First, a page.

Regulations can take several forms-instructions, findings, definitions of terms, and so on-but a prescribed set of actions, including solicitation of public comment, must take place before federal regulations become effective. It has become common for interested parties to pose legal challenges to regulations (in either their proposed or final form). These challenges may be made on several grounds-the law does not authorize them, they do not follow the law, the issuing process was faulty, and so on. Some of these issues also have strong ethical elements. For example, the Supreme Court has rejected challenges against several regulations issued by the Secretary of Health and Human Services that limited women's rights to abortion as established by Roe v. Wade.
Courts have to take the limited view imposed upon them by the case as presented and by precedent; legislatures are buffered by special interests and any legislation is inevitably marked by compromises. Public bioethical deliberation can provide the broader view that the courts, which are set up to focus on individual cases and circumstances, cannot easily provide and can attempt an impartiality that legislation cannot always achieve. The existence of bioethical opinion may inform the courts, as did the President's Commission opinion on foregoing life support in the Herbert case (California Court of Appeals, Barber v. Superior Court, 1983), and may influence the legislatures, as did the New York State Task Force on Life and Law.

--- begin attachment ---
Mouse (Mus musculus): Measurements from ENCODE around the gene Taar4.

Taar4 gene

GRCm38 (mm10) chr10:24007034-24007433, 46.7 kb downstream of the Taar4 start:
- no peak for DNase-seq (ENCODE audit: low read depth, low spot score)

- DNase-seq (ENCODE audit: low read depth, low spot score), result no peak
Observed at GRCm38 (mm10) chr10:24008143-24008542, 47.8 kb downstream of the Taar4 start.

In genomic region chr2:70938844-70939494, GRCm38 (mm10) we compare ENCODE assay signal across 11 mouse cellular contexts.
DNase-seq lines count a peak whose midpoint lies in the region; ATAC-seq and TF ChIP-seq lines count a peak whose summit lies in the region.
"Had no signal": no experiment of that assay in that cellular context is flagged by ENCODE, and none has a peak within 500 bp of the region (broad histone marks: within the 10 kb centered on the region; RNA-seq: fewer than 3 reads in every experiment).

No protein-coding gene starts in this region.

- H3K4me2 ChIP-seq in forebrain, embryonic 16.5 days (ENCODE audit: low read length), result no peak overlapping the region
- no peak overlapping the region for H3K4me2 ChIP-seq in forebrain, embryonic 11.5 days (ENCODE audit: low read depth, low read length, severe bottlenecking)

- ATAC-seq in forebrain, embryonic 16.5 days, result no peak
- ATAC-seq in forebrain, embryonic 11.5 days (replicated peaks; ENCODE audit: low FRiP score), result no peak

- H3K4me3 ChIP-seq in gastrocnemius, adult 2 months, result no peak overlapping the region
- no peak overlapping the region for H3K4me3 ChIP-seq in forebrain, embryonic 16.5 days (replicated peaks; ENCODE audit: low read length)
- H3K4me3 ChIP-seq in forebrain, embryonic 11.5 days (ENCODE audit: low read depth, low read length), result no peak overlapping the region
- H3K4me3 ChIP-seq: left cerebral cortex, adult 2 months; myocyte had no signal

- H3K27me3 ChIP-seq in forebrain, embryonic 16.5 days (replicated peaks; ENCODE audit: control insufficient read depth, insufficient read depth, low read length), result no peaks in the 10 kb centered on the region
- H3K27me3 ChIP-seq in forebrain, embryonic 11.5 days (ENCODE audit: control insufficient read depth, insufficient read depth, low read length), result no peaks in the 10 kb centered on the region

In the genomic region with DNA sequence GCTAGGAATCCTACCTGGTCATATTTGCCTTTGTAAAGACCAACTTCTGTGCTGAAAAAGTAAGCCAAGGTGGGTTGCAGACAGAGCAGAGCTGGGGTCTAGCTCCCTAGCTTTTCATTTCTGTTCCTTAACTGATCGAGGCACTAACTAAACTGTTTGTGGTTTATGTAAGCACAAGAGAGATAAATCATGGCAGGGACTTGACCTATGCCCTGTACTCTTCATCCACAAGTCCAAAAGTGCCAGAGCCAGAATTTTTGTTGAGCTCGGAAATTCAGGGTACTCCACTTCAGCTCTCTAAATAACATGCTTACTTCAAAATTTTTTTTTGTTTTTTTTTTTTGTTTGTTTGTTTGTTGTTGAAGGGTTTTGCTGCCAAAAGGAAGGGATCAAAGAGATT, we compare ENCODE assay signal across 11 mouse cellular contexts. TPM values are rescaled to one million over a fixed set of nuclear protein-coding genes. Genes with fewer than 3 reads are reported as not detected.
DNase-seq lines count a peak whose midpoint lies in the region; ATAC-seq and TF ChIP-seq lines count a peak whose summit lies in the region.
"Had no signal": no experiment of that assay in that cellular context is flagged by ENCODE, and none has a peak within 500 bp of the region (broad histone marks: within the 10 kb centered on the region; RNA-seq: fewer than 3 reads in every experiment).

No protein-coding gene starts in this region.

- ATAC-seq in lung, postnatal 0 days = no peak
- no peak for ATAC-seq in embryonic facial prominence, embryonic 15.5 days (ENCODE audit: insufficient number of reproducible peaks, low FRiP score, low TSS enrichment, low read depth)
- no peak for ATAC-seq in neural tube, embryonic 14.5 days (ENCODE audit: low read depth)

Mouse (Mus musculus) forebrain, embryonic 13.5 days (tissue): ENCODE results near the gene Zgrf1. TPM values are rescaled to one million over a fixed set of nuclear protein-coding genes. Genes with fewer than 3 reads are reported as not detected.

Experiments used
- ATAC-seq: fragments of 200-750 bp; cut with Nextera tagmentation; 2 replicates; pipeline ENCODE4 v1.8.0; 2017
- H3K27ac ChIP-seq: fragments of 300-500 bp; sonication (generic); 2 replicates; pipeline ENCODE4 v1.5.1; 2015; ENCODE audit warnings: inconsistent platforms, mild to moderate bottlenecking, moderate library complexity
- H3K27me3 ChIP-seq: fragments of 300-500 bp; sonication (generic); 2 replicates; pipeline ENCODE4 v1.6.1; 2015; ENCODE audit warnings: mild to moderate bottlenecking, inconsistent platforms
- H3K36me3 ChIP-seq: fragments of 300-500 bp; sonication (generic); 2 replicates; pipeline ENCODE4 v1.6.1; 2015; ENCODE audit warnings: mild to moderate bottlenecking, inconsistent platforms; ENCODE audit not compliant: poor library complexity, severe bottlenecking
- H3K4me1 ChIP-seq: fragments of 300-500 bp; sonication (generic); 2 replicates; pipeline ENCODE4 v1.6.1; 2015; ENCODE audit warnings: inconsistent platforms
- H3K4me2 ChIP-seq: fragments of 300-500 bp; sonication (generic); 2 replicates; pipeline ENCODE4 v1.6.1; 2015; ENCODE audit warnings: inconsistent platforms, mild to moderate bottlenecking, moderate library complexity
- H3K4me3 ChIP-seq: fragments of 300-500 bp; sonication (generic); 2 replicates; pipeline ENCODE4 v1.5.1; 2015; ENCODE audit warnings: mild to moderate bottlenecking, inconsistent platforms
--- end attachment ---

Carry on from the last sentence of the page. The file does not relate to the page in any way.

Bioethics is generally regarded as a subject first developed in the United States. Until recently, a clear majority of books and articles in the field was published here, and the number of academic departments, courses, and conferences was far greater in the United States than abroad. Similarly, the U.S. government took the lead in investigating bioethical issues and in issuing regulations when it established the National Commission and President's Commission in the 1970s. In the past few years, however, bioethics has rapidly internationalized. Hospitals the world over have sprouted ethics committees, new journals are appearing in foreign languages, and regional and international bioethics societies have been formed.
While the United States has been notable for launching new initiatives and sponsoring numerous activities on bioethics in the academic world, it has not been as active in the support of governmental bioethics activity. Since the demise of the President's Commission in 1983, the United States has had no national bioethics commission, despite the still-increasing public and academic fascination with bioethical issues. In Europe, govern-